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FloSIS: A super-fast network flow capture system for efficient flow retrieval

01.04.2016

FloSIS is a multi-10Gbps network flow capture system that supports real-time flow indexing for fast flow retrieval and flow-content deduplication for enhanced storage efficiency.

Network packet capture performs essential functions in modern network management such as attack analysis, network troubleshooting, and performance debugging. As the network edge bandwidth currently exceeds 10 Gbps, the demand for scalable packet capture and retrieval is rapidly increasing. However, existing software-based packet capture systems neither provide high performance nor support flow-level indexing for fast query response. This would either prevent important packets from being stored or make it too slow to retrieve relevant flows.


FloSIS: A super-fast network flow capture system for efficient flow retrieval.

Copyright : KAIST

A research team led by Professor KyoungSoo Park and Professor Yung Yi of the School of Electrical Engineering at Korea Advanced Institute of Science and Technology (KAIST) have recently presented FloSIS, a highly scalable software-based network traffic capture system that supports efficient flow-level indexing for fast query response.

FloSIS is characterized by three key advantages. First, it achieves high-performance packet capture and disk writing by exercising full parallelism in computing resources such as network cards, CPU cores, memory, and hard disks. It adopts the PacketShader I/O Engine (PSIO) for scalable packet capture and performs parallel disk writes for high-throughput flow dumping. Towards high zero-drop performance, it strives to minimize the fluctuation of packet processing latency.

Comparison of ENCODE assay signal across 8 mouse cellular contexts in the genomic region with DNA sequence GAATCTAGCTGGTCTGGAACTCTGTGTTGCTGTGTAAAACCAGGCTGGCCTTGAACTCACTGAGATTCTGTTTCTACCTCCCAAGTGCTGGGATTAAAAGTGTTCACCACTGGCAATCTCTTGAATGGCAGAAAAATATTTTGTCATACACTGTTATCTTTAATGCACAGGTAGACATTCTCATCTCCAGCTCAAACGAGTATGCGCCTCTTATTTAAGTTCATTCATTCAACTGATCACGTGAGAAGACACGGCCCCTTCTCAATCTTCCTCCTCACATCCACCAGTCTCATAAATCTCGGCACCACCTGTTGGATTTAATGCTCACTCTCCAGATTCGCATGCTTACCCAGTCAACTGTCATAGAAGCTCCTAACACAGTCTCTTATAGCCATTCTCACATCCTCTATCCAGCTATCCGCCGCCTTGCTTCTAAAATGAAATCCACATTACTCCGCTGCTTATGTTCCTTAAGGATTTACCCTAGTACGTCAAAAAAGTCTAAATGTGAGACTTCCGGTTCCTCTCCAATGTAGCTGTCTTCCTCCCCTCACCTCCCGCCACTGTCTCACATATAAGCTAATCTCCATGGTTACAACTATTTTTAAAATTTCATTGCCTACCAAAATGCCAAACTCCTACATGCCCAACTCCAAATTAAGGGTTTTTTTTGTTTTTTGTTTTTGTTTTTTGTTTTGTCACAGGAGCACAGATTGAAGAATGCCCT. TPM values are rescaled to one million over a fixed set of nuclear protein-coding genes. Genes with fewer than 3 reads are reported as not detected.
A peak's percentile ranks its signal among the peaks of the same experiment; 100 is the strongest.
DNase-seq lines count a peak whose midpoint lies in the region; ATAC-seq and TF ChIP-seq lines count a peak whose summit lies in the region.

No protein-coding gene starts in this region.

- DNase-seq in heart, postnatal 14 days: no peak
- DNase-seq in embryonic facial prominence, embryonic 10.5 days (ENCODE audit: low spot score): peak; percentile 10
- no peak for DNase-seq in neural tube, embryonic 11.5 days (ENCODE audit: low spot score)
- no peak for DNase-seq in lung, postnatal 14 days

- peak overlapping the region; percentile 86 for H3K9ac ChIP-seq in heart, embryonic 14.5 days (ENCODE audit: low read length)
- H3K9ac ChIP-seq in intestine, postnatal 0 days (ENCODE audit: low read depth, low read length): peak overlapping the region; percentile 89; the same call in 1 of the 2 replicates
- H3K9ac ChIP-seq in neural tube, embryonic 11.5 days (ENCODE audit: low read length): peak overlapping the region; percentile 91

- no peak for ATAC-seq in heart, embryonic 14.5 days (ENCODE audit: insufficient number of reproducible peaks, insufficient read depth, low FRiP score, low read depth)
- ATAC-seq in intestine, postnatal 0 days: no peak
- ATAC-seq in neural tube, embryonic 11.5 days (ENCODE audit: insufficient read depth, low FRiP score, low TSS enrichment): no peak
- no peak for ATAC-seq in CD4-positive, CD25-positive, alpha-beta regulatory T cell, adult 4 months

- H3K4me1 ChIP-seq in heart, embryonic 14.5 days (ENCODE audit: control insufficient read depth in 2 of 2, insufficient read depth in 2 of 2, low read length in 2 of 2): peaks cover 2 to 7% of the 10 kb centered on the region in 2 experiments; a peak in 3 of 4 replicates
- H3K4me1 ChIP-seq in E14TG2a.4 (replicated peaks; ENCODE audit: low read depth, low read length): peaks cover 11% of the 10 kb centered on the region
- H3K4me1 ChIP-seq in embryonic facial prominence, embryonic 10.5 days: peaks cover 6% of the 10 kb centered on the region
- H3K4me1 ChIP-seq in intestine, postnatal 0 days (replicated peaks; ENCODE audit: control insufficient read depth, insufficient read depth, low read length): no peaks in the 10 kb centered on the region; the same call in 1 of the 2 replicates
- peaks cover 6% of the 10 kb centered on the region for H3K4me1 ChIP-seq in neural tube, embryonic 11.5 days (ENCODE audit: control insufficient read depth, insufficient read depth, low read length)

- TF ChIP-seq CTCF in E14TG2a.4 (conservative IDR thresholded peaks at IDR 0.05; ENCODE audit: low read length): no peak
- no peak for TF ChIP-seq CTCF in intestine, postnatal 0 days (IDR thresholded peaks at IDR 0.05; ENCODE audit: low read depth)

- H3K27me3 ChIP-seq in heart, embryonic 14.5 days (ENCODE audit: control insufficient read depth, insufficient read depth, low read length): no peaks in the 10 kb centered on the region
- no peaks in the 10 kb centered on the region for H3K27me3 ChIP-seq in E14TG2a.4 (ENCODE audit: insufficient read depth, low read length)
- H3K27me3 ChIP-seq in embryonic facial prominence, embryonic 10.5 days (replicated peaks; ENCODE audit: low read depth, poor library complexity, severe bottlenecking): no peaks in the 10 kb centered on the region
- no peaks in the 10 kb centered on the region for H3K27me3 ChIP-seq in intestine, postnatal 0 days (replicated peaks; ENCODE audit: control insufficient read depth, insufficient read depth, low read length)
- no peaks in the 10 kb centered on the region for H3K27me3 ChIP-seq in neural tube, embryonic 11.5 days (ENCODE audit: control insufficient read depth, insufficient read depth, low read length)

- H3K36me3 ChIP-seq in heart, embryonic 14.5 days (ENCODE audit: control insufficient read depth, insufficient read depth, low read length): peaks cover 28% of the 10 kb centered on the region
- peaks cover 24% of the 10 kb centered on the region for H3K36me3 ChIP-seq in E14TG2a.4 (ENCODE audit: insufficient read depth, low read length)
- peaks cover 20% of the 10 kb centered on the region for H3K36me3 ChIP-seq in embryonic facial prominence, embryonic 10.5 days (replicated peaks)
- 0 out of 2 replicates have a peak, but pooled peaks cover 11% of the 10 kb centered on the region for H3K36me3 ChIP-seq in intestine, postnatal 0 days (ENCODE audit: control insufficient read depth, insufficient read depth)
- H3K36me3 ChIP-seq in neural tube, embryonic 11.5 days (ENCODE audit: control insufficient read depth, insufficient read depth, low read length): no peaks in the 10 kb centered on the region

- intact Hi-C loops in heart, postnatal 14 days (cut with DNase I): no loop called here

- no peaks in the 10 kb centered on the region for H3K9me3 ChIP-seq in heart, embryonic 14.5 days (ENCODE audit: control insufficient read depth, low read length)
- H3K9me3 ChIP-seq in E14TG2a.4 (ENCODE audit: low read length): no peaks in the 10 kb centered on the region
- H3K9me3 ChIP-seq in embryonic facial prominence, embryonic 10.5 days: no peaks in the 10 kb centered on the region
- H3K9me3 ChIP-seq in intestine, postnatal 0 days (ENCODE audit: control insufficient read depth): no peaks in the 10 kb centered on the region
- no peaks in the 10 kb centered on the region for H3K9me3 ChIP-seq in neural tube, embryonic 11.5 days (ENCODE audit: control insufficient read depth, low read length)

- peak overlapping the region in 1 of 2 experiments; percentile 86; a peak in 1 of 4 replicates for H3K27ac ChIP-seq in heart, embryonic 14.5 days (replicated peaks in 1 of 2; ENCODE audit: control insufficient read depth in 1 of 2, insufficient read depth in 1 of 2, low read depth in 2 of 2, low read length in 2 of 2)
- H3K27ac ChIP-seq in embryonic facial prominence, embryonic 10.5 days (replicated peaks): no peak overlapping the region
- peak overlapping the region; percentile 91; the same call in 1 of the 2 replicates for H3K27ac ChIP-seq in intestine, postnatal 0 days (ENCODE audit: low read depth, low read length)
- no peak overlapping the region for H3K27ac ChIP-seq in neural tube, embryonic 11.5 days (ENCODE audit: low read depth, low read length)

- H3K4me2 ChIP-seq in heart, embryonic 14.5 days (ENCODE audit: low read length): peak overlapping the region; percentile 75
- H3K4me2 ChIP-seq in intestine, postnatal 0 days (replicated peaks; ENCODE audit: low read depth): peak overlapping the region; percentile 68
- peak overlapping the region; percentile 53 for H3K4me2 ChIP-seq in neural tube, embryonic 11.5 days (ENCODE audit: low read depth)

Second, FloSIS generates two-stage flow-level indexes in real time to reduce the query response time. The indexing utilizes Bloom filters and sorted arrays to quickly reduce the search space of a query. Also, it is designed to consume only a small amount of memory while allowing flexible queries with wildcards, ranges of connection tuples, and flow arrival times.

Third, FloSIS supports flow-level content deduplication in real time for storage savings. Even with deduplication, the system still records the packet-level arrival time and headers to provide the exact timing and size information. For an HTTP connection, FloSIS parses the HTTP response header and body to maximize the hit rate of deduplication for HTTP objects.

These design choices bring enormous performance benefits. On a server machine with dual octa-core CPUs, four 10Gbps network interfaces, and 24 SATA disks, FloSIS achieves up to 30 Gbps for packet capture and disk writing without a single packet drop. Its indexes take up only 0.25% of the stored content while avoiding slow linear disk search and redundant disk access. On a machine with 24 hard disks of 3 TB, this translates into 180 GB for 72 TB total disk space, which could be managed entirely in memory or stored into solid state disks for fast random access. Finally, FloSIS deduplicates 34.5% of the storage space for 67 GB of a real traffic trace only with 256 MB of extra memory consumption for a deduplication table. In terms of performance, it achieves about 15 Gbps zero-drop throughput with real-time flow deduplication.

Source:

This work is presented at 2015 USENIX Annual Technical Conference (ATC) on July 10 2015 in Santa Clara, California (link below).

Associated links

Lan Yoon | Research SEA
Further information:
http://www.researchsea.com

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